Litigation Frustration Wreaks Havoc in the Apple Ecosystem
Texas-based Lodsys is casting a shadow over the iOS developer community, threatening some devs with legal action for alleged patent violation involving how in-app purchases are made. Lodsys is asking the accused developers for a portion of their revenues, but some app makers say they'll simply drop in-app purchases if it comes to that.
Dick the Butcher's line in Shakespeare's play Henry IV about killing all the lawyers probably took on additional flavor this week.
First, there's the matter of Lodsys, a company that has sent several iOS app developers scrambling for cover, accusing them of infringing a patent that governs in-app payments.
Next, a second lawsuit alleging infringement of privacy over the location tracking features of the iPhone and iPad has been filed against Apple.
This comes on the heels of a Congressional grilling of Apple and Google over the issue of mobile user privacy.
Meanwhile, Barclays Capital suggests that Apple's shares have been hit by concerns regarding when it'll release the next iPhone and how much of an improvement over the current model the next handset will represent.
Barclays also says that Mac sales for April fell far below March sales figures.
Still, the news overall is good. Barclays expects Mac sales to pick up in May and thinks the iPhone 4, the iPad and overseas sales will continue to drive the company forward.
Further, Apple has been granted patents for the iOS virtual keyboard and other technologies.
Apple shares closed at US$336.14 Tuesday, up $2.84.
Fishing for Patent Payments
Texas-based company Lodsys has reportedly contacted about a dozen iOS developers stating that they've breached its in-app payment patent.
The scope of Apple's current licenses does not protect apps developed on its platform, Lodsys asserts in its company blog.
Lodsys says it purchased the patent from its developer, Dan Abelow.
It is seeking 0.575 percent of U.S. revenue from the time its notice letter was received to the expiration of the patent, plus applicable usage. Lodys calculates that this would cost the developer of an app raking in $1 million worth of sales a year about $5,750 annually.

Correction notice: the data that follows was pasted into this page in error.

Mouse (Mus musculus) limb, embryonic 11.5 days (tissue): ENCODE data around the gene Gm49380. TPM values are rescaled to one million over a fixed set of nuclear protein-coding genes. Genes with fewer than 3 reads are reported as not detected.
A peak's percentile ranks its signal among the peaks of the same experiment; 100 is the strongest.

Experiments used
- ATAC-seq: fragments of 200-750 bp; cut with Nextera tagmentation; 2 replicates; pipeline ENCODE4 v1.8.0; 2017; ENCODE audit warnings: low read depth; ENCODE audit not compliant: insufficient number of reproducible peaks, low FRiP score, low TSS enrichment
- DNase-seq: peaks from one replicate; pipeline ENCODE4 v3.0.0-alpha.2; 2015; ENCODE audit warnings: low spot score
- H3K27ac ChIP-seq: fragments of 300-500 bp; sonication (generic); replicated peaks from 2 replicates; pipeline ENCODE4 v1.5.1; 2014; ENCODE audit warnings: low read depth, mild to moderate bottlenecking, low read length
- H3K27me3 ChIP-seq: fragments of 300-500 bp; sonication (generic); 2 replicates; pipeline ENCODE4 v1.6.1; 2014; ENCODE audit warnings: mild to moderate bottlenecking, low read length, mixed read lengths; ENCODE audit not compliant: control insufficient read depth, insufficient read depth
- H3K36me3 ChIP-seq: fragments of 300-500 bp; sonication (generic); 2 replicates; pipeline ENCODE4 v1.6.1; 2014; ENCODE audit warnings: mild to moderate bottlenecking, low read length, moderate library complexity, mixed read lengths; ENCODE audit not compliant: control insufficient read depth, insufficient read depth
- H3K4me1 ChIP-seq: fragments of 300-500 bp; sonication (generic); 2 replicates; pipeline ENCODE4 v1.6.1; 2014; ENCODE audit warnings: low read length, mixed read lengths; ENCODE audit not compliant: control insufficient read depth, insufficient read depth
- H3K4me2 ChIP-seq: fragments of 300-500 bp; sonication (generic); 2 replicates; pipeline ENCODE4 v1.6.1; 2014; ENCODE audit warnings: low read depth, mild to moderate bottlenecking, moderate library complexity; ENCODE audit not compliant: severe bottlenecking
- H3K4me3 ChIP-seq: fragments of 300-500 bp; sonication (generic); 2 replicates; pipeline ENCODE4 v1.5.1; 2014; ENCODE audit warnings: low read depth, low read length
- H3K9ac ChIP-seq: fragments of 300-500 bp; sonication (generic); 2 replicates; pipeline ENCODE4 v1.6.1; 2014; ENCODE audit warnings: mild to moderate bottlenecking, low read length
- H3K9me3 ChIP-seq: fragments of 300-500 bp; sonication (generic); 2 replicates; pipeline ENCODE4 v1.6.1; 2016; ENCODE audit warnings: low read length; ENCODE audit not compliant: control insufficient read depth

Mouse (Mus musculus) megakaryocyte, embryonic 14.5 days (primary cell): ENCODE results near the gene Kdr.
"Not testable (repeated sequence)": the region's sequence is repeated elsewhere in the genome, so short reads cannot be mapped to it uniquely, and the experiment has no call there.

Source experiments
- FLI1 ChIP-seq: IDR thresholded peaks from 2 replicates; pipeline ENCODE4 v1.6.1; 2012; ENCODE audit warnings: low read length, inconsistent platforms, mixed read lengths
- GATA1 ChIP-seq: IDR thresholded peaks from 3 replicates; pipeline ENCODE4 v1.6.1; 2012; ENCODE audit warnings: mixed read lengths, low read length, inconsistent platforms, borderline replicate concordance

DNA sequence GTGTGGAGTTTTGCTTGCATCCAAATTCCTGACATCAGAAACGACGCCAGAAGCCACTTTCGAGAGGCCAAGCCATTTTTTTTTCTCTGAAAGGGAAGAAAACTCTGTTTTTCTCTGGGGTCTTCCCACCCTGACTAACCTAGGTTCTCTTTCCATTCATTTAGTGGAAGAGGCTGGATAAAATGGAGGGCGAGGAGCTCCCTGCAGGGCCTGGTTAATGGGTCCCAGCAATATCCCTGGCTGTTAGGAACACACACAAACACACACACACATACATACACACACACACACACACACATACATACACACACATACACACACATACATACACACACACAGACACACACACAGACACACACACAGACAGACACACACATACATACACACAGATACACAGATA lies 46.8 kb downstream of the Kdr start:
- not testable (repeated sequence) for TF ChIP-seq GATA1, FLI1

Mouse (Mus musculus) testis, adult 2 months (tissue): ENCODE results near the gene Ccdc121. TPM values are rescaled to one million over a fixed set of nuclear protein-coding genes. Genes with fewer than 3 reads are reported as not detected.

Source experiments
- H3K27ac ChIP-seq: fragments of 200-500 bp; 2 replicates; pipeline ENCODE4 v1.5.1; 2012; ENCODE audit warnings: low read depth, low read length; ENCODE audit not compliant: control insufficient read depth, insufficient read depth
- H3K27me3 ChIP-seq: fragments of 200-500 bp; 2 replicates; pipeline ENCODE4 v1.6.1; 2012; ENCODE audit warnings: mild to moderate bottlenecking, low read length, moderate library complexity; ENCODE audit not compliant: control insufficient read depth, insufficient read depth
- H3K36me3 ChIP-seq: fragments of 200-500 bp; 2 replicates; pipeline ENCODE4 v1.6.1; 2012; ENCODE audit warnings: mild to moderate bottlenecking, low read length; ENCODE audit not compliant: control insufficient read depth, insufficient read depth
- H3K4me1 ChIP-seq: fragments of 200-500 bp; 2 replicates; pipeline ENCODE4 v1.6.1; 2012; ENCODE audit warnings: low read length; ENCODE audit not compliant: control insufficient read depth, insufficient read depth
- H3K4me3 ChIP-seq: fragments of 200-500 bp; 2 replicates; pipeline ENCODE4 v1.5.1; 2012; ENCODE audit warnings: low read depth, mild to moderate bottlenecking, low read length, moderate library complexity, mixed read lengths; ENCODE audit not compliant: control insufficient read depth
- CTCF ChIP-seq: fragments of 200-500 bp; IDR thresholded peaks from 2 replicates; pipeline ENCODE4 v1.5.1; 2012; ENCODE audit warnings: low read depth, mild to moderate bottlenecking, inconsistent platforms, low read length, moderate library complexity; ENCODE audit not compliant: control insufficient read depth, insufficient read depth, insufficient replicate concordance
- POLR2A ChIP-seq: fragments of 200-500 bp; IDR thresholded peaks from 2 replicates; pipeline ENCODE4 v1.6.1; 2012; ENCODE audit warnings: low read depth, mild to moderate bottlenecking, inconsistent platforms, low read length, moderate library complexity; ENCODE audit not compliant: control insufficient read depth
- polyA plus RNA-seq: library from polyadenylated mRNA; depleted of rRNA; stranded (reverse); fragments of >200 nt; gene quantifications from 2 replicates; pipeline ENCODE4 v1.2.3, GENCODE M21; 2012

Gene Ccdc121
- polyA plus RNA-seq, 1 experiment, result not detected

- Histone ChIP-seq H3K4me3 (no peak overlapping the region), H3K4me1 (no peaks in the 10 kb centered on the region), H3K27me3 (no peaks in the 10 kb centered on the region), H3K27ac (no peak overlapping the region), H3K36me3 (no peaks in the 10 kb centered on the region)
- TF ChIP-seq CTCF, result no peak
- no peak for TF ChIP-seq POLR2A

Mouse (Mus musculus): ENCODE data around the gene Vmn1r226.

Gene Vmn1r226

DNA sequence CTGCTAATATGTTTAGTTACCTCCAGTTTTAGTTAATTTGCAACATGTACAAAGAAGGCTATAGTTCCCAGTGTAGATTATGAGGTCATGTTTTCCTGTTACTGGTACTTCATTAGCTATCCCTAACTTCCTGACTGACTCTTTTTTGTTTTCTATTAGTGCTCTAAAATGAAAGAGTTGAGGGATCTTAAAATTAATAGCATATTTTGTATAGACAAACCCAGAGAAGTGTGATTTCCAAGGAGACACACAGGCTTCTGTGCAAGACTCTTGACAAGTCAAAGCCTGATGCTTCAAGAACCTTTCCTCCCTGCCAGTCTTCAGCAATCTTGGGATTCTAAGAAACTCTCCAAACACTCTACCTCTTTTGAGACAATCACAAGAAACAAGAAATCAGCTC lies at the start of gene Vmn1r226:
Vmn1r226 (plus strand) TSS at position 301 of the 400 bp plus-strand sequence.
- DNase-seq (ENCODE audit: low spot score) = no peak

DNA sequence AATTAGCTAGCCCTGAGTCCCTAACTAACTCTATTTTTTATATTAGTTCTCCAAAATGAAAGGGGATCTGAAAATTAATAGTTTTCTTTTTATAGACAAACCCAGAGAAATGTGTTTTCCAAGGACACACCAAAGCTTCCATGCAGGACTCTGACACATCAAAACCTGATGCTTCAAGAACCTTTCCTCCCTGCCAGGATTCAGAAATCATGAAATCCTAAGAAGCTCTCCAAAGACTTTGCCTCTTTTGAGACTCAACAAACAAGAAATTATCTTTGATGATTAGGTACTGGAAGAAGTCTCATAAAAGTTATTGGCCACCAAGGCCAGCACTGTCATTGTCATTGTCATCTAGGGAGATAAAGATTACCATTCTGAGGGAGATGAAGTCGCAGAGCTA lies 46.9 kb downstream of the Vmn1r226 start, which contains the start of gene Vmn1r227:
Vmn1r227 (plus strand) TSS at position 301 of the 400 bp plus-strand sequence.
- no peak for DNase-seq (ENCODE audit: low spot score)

No Fear Among AppDevs
Lodsys' move will not significantly impact app developers, Joshua Greenman, president of Mercury Development, told MacNewsWorld.
Most apps in the App Store don't use in-app purchases and don't make money, Greenman explained. Larger developers, such as Rovio, will "naturally consult with their attorneys to determine the course of action that's best for them," he said.
"I believe we will eventually see a developer large enough to stand up to the bully tactics and perhaps see these claims adjudicated in a court of law," Greenman remarked.
If, on the other hand, Lodsys' claim pans out, developers "can resume the practices they pursued before in-app purchases were rolled by Apple, selling additional functionality as a separate application or selling several versions of the same app with different functionality bundles," Greenman stated.
"If Lodsys comes after us, we'll just remove in-app purchase from our apps and adapt accordingly," Dave Howell, founder and CEO of Avatron Software, told MacNewsWorld. "We'll neither fight nor capitulate."
Howell suggests the first thing any developer should do if Lodsys contacts it is to "get ahold of its partnership manager at Apple and explain the situation."
Apple May Strike Back
Reports that Apple is looking into the issue are making the rounds, but Apple did not respond to requests for comment by press time.
Still, it's likely that Apple will get into this fight.
"I'm fairly confident that Apple will be resolving this one for us," Howell stated. "Lodsys' patent trolling is a direct attack on Apple's in-app purchase model."
The company also threatens Apple's entire ecosystem, Howell pointed out.
"Apple has too much riding on the apps experiment to allow these punks and their ilk to take it down," Howell fumed.
An unfavorable judgment could "set a precedent with Apple as the next likely target," Greenman warned.
Privacy? What Privacy?
While Apple and Google were being grilled by Congress over the question regarding the location data stored on the iPhone and iPad 3G, a consumer reportedly filed a lawsuit alleging infringement of privacy.
The suit, filed in the United States District Court for the District of Puerto Rico by Lymaris M. Rivera Diaz, is the second such legal action against Apple on this issue. The first was filed in late April.
Diaz reportedly also included the Weather Channel and Pandora Media in the suit.
The suit alleges the defendants intentionally intercepted personally identifying information.
Apple states in its FAQs on location data that it's not tracking the location of customers' iPhones.
Barclays on Apple
Barclays Capital on Tuesday said NPD data indicated Mac unit sales grew 9 percent year over year. That compares unfavorably with the 47 percent year over year figure chalked up in March.
March sales were below Barclays Capital's estimate of 22.5 percent sales growth year over year for April, analyst Ben Reitzes told investors in a note.
However, he expects the new iMacs launched May 3 to boost sales. Reitzes pointed out that NPD data for the first week of May shows Mac sales grew 35 percent year over year.
He expects that Mac sales will grow, as will demand for the iPad. Further, the iPhone 4, the iPad and overseas sales will give Apple a boost, Reitzes predicted.